Joseph Gonzalez has been one of the greatest Latin percussion icons of our time and it is worth talking about his past and current accomplishments. He was born on March 12, 1953 in the San Juan Hill section of Manhattan and grew up in a mixture of cultures with Puerto Rican and Italian roots, which ensured that the young Joseph and the rest of his siblings were raised with the best of each.
According to the musician himself, his passion for music started in the 1950s when he listened to all kinds of genres and rhythms at home, which trained the young man almost without him realizing it. At home, his family used to enjoy the talent of Frank Santana, Machito, Jerry Vale, Tito Puente, Mario Lanza, among many other artists of the time. Upon hearing these names, one can already get an idea of what Gonzalez’s vocational training would be like in the future.
From a young age, he would liven up family parties by playing the conga. At the age of 15, the boy first became interested in music as something more than just a hobby to kill some time. The teenager gave signs that music would be a very important part of his life.
Already in the 1960s, Gonzalez had made his first long-playing record with Frankie Nieves, vocalist and neighbor of the artist who had set himself the goal of taking over the boogaloo world and become one of its greatest exponents. The album was called ”The Terrible Frankie Nieves”, was under the direction of producer Stan Lewis and contained all kinds of popular genres for those years such as R&B, guaracha, mambo and much more.
Something very striking about this music is that he never attended an institute or school of arts, but learned everything by himself through the experience he gained in San Juan Hill, where the best Latin music orchestras were always heard and whose musicians lived and some even resided in Amsterdam Houses.
In 1971, he became a member of the Ruben Betancourt’s orchestra, with whom he would play the group’s first LP entitled ”Orquesta Tentación” and published by the record label Mañana Records. A few years later, he married and soon he and his wife had their first daughter, to whom they gave the name Audrey Valentina. Around the same time, he separated from Rubénm stayed with ”Felix Morales & Orchestra Caprí” for two years and was part of ”Son De La Loma”, whose members were veteran musicians who taught Joe everything they knew.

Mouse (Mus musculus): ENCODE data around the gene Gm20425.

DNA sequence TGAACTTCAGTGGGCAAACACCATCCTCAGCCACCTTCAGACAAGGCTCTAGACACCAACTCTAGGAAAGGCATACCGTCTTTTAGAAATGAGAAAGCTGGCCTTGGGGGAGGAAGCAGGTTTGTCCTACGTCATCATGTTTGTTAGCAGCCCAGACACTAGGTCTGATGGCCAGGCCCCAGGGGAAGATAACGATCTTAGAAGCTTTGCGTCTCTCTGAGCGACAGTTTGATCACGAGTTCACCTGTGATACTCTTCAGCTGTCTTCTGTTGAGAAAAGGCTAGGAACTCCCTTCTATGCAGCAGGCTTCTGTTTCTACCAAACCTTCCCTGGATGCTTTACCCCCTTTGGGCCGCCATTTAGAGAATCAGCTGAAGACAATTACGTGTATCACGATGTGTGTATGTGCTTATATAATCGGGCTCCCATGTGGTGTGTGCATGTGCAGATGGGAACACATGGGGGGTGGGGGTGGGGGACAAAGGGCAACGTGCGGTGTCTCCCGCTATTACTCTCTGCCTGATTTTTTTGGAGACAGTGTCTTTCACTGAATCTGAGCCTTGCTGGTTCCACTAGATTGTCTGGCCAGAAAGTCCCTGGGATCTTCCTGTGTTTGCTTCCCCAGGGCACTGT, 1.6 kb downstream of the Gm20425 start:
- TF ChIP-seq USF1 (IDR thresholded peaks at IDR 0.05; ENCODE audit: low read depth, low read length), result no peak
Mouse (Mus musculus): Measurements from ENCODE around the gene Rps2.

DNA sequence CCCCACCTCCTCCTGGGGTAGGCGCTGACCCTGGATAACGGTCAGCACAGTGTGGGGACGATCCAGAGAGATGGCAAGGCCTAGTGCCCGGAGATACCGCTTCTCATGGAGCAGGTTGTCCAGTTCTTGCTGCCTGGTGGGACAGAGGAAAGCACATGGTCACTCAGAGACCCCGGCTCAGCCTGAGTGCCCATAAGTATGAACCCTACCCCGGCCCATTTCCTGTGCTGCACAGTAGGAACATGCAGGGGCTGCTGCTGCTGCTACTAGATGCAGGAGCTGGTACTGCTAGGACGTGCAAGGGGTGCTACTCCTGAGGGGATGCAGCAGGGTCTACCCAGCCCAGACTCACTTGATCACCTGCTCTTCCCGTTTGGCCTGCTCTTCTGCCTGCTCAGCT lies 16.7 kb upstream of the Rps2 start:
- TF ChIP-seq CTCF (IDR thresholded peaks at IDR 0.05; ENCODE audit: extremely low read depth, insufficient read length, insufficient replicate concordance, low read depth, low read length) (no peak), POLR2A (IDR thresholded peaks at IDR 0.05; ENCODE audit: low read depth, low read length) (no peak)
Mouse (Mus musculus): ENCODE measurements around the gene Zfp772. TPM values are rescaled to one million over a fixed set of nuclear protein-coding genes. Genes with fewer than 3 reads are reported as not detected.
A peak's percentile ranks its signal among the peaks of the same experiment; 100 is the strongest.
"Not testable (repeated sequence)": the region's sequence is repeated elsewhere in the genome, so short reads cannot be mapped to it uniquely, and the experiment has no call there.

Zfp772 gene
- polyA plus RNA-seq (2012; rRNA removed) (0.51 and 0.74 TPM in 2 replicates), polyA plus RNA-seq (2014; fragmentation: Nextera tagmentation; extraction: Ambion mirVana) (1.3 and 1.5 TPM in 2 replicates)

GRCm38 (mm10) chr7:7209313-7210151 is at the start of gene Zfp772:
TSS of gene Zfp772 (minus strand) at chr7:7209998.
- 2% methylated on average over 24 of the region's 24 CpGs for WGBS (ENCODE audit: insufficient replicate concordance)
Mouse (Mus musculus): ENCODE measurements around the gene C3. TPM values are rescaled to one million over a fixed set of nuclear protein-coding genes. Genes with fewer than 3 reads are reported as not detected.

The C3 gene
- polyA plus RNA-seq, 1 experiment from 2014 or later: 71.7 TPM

Cover of the album ‘’62nd and 10th’’
During the 1980s, there was a dramatic decline in the Latin music scene, which caused Gonzalez to look for a regular job that could support his family and provide them with the the finaltial security they need. In those years, he partnered with jazzman Mario Bauzá and his orchestra, a group with which the percussionist finally achieved the level he was destined to get to.
He started making very important appearances in a lot of concerts with the Bauzá’s orchestra and recordings that would lead him to have access to many other opportunities on TV shows, film soundtracks, tours, awards, among many other things. This led him to be worthy of the Latin Grammy on several occasions and perform with stars such as Celia Cruz, Papo Vázquez, Arturo O’Farrill, Daniel Poce and many more.
His most recent album is entitled ”62nd to 10th”, which is absolutely dominated by Latin jazz and whose compositions are written by Gonzalez himself, except for one track. In this album, Joe Gonzalez once again demonstrates that he has not forgotten everything he has learned and is still as strong as ever.
By Johnny Cruz, ISM Correspondents, New York, New York City
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